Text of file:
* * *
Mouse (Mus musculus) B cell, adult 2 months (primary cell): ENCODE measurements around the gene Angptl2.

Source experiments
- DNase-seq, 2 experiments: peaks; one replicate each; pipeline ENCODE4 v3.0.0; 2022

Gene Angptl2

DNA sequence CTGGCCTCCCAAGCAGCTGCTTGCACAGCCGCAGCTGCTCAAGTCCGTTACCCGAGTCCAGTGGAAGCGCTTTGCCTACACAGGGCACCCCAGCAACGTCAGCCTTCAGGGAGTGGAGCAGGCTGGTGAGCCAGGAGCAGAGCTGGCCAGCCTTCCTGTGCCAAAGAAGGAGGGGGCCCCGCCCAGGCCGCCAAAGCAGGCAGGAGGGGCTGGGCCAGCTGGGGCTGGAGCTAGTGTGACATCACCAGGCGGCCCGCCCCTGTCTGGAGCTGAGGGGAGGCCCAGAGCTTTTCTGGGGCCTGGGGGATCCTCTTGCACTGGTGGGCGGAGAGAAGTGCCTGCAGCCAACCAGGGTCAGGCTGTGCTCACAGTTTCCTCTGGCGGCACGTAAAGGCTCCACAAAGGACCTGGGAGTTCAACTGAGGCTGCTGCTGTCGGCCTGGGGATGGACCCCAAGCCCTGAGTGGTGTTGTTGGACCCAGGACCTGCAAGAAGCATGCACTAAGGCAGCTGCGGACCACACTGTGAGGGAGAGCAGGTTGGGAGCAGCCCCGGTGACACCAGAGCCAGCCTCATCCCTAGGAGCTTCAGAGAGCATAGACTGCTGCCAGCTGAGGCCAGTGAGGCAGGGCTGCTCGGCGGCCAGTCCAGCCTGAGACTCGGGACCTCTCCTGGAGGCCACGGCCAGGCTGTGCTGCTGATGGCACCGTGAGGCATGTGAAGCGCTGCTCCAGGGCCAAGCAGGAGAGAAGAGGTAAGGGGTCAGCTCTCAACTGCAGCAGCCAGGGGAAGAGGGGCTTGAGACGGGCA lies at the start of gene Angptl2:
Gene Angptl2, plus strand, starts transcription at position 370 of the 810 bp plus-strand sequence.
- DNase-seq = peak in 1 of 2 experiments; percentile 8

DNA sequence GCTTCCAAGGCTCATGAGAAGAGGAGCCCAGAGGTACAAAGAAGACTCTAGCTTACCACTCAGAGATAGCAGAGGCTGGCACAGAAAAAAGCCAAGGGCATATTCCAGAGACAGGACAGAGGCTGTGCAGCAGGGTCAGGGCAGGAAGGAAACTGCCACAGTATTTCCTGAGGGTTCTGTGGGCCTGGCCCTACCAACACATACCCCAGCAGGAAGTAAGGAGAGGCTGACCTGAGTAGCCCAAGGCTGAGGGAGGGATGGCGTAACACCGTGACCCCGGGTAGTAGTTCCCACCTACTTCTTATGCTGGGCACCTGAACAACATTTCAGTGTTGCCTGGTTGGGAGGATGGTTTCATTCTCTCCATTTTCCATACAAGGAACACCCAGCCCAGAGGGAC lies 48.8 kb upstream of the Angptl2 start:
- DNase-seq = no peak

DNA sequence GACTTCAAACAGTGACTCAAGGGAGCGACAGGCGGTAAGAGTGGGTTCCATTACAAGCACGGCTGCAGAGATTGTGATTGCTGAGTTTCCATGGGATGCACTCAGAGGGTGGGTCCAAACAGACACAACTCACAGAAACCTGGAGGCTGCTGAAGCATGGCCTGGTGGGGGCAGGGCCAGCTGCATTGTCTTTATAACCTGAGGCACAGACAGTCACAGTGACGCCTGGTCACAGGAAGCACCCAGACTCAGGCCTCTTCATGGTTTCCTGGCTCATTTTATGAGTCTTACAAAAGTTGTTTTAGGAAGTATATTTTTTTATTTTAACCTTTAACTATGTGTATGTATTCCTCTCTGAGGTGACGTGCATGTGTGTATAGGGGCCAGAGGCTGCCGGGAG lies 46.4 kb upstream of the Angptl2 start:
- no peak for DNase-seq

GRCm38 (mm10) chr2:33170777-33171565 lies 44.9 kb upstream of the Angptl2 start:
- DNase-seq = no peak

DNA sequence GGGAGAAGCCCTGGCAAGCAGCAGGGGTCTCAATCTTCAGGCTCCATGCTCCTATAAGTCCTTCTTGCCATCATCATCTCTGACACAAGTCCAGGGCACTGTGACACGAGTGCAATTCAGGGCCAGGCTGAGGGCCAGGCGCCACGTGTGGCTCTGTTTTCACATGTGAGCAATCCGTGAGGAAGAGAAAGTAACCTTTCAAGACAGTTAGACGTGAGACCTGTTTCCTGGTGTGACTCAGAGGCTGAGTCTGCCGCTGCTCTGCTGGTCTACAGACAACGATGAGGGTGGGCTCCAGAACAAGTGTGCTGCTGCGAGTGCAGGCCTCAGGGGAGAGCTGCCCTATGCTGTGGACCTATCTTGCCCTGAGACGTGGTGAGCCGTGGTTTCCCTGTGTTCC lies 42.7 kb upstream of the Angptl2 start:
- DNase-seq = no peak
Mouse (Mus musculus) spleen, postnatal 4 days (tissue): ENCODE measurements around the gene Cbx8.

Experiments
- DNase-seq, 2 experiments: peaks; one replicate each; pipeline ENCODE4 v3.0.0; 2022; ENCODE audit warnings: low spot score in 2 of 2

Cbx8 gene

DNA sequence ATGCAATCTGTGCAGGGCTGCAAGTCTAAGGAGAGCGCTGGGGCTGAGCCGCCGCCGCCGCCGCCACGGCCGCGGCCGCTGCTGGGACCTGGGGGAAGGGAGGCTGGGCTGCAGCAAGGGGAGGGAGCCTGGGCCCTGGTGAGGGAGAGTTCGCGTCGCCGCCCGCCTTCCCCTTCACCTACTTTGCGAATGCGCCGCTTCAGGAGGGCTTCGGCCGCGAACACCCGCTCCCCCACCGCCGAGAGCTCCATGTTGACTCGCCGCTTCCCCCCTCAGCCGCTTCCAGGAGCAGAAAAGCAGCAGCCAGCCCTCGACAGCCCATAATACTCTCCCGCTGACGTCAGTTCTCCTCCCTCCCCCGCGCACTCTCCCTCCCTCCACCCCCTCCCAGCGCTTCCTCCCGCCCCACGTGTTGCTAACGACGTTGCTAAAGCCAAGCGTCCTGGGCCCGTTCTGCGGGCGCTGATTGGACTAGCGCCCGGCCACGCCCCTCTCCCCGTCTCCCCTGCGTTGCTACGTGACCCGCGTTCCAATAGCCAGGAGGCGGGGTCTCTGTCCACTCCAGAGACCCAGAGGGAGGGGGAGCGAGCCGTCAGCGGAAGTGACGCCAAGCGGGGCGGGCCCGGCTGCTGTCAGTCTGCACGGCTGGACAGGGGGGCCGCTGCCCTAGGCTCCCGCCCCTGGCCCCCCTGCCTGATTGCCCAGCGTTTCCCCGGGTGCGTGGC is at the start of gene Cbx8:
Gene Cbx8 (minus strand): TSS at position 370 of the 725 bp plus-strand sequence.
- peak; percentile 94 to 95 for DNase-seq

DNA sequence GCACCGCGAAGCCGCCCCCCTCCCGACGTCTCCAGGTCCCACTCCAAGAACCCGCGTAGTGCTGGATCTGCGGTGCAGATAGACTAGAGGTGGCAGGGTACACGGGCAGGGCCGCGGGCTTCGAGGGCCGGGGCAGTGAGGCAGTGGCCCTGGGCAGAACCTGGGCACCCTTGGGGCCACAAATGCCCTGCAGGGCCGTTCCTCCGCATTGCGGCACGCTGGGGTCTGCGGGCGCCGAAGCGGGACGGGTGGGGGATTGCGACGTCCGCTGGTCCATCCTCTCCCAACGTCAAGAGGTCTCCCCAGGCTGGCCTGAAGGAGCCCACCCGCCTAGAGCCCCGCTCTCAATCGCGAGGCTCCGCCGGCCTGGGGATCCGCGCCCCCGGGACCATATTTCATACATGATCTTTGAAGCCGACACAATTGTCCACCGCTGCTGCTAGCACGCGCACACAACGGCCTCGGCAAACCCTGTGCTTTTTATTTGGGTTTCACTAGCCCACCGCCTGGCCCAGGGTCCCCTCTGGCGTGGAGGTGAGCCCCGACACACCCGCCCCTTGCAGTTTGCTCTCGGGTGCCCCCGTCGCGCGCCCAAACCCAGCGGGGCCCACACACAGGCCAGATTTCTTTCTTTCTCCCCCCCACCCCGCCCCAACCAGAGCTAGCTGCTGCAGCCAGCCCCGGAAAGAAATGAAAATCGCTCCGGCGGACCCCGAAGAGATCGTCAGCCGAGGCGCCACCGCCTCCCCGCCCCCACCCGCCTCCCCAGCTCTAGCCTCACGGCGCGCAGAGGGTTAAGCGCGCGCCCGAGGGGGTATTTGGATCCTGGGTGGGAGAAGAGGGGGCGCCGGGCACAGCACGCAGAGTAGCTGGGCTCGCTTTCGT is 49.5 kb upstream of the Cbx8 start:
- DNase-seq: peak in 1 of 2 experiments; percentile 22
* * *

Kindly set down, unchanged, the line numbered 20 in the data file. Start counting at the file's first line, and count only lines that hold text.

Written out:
DNA sequence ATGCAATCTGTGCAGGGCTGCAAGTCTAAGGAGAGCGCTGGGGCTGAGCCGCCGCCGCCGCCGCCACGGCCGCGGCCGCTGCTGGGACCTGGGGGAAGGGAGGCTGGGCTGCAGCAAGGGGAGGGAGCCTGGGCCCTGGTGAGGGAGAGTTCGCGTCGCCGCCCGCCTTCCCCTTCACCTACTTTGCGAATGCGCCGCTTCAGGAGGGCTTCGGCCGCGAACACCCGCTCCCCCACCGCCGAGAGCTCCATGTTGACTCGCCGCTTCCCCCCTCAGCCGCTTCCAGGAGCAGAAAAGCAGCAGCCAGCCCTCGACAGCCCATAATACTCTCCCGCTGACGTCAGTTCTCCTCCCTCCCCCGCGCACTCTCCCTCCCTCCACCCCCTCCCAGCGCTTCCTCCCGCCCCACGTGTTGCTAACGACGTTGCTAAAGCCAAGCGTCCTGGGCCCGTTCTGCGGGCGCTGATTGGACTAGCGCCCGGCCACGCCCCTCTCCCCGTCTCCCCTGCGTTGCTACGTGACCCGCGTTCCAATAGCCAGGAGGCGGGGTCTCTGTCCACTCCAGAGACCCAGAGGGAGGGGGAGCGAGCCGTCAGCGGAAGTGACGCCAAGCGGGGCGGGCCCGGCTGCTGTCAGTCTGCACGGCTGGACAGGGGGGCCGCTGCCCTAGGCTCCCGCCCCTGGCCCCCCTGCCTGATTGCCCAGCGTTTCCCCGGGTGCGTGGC is at the start of gene Cbx8: